Be greater than your allergies
THE MOST COMMON ALLERGY SYMPTOMS.
Provided by The Weather Channel
Ask an allergy doctor how to treat what ails you and their first question will most likely be, “What are your symptoms?”
“As your allergist, if I don’t take a good history and I don’t understand what your symptoms are, I might give you a [treatment plan] that wouldn’t cover your symptoms,” Dr. Bryan Martin, president of the American College of Allergy, Asthma and Immunology, told weather.com. For that reason, inquiring about a patient’s symptoms is his first order of business during an appointment.
When evaluating symptoms, Dr. Martin explained that there are two reactions that can cause different types of symptoms: initial reaction and later reaction.
“I have to divide it up that way because if you walk into your aunt Millie's house and she has four cats and you haven’t been around cats for a while, the first thing that will happen is you have itchy eyes, itchy nose and you’ll start to sneeze,” he said, describing an initial reaction. A rule of thumb (that isn’t applicable in all cases, but in many) is if your symptoms are itchy eyes and an itchy nose, you’re probably dealing with an initial reaction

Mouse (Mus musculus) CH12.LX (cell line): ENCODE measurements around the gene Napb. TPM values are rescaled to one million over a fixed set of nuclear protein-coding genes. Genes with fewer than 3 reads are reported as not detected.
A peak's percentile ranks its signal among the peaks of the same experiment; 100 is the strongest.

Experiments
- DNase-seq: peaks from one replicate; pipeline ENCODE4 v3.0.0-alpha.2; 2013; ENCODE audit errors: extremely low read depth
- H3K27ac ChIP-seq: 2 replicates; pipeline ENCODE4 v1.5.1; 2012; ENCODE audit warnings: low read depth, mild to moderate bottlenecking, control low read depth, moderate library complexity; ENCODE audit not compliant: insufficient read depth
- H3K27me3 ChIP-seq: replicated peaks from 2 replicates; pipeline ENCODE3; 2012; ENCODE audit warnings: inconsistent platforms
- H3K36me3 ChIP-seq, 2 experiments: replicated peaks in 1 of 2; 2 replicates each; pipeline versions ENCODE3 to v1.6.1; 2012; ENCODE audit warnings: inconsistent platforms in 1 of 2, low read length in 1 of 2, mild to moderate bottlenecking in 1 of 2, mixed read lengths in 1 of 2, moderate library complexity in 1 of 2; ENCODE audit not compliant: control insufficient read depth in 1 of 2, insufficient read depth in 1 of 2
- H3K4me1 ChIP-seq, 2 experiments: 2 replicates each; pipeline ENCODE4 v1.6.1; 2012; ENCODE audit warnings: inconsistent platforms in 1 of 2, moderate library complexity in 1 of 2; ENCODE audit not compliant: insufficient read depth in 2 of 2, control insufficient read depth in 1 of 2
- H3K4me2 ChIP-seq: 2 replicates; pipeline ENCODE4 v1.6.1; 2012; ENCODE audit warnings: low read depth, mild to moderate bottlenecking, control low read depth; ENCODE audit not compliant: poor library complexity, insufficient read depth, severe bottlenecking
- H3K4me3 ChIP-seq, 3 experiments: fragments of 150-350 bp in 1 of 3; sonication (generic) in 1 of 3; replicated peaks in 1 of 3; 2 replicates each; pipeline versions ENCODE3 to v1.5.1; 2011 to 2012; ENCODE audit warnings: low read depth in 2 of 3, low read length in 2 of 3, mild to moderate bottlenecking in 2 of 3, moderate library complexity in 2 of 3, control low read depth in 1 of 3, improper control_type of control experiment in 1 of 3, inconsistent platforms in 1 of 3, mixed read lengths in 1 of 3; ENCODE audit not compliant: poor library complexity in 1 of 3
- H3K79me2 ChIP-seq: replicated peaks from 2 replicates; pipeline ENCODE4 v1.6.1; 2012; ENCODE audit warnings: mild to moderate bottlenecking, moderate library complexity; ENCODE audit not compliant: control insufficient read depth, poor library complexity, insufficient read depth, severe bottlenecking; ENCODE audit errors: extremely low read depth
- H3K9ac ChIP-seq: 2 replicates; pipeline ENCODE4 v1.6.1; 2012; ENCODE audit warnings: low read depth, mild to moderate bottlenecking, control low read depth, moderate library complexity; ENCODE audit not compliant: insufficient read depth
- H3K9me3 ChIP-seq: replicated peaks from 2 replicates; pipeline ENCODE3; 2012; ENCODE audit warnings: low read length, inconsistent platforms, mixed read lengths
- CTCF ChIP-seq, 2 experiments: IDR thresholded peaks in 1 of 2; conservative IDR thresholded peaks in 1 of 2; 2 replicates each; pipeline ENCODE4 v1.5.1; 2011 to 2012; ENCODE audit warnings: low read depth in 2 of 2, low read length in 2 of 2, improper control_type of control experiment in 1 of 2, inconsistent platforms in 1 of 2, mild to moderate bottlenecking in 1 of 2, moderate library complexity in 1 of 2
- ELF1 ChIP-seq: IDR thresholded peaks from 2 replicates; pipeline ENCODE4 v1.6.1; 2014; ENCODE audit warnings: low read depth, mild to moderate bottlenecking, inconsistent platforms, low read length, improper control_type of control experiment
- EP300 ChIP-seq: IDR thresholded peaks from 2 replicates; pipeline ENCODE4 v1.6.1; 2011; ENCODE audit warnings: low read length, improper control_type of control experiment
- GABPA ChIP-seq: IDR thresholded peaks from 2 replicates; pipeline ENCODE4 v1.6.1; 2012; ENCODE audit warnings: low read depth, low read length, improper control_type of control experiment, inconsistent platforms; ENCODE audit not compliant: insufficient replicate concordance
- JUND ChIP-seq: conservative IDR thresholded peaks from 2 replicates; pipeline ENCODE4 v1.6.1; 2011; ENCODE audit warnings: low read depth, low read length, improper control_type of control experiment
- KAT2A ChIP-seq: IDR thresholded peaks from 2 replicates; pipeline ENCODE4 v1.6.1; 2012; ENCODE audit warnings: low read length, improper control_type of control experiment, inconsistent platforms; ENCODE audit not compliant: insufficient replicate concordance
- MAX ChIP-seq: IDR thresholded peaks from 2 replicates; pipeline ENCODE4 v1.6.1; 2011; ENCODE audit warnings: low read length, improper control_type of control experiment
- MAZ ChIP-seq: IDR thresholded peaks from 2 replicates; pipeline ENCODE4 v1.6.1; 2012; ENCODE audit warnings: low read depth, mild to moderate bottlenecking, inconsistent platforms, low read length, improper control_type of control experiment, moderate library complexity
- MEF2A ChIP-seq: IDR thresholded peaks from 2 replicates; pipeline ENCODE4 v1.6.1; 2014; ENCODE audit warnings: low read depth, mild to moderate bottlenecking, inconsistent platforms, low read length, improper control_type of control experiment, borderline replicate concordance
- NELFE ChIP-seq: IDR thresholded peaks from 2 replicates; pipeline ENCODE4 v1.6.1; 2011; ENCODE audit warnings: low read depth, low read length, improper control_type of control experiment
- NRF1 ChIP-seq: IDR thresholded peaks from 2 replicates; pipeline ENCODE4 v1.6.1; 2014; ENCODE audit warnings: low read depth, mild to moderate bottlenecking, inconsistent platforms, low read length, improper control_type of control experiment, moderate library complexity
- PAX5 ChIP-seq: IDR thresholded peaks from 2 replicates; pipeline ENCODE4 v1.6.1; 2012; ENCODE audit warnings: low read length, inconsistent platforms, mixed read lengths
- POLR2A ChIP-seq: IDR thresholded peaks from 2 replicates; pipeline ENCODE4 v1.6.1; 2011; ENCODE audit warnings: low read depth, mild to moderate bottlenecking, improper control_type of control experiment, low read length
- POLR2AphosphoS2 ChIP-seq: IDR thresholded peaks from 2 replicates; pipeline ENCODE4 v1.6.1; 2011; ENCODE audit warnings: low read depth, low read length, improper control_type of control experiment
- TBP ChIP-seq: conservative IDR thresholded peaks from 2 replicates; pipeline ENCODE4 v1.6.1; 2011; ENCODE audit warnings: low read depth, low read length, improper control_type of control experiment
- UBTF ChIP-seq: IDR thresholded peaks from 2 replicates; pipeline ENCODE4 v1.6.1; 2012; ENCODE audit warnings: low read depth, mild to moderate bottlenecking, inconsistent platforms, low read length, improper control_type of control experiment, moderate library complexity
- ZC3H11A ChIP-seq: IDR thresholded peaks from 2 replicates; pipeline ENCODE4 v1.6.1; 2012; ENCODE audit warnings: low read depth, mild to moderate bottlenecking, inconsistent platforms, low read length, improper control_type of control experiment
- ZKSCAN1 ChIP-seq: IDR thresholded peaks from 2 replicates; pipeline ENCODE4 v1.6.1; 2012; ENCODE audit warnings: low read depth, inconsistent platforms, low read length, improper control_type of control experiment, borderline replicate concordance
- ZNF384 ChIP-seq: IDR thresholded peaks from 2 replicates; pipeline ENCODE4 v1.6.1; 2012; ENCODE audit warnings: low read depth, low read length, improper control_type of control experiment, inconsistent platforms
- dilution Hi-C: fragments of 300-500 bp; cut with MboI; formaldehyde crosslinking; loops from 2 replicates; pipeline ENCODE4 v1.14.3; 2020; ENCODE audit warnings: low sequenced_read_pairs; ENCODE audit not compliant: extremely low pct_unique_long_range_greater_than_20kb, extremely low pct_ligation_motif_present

Continued exposure to allergens, or what Dr. Martin referred to as the later reaction, leads to problems with congestion and congestion-related symptoms like a runny nose. People with pollen allergies may see continued exposure during the pollen season, while those with indoor allergies may be dealing with constant exposure that never really goes away.
“Dust mites are in your bed,” Dr. Martin said. “Every night when you go to bed, you’re going to be exposed for hours.”
When it comes down to it, the symptoms are generally the same with these airborne allergens: itchy eyes and nose, sneezing, watery eyes, congestion and a runny nose.
“We have some drugs that can cover [some] of the symptoms of allergic reactions,” Dr. Martin said, listing intranasal steroid spray as one example.
In addition to medicinal treatments, Dr. Martin said that he often suggests lifestyle changes to avoid interaction with the known allergens. He will advise patients with pet allergies ways to reduce that interaction. Since most people won’t get rid of their beloved animals, he recommends his clients keep the dog and cat out of the bedroom. “We try and minimize exposure of the patient to the animal,” he said.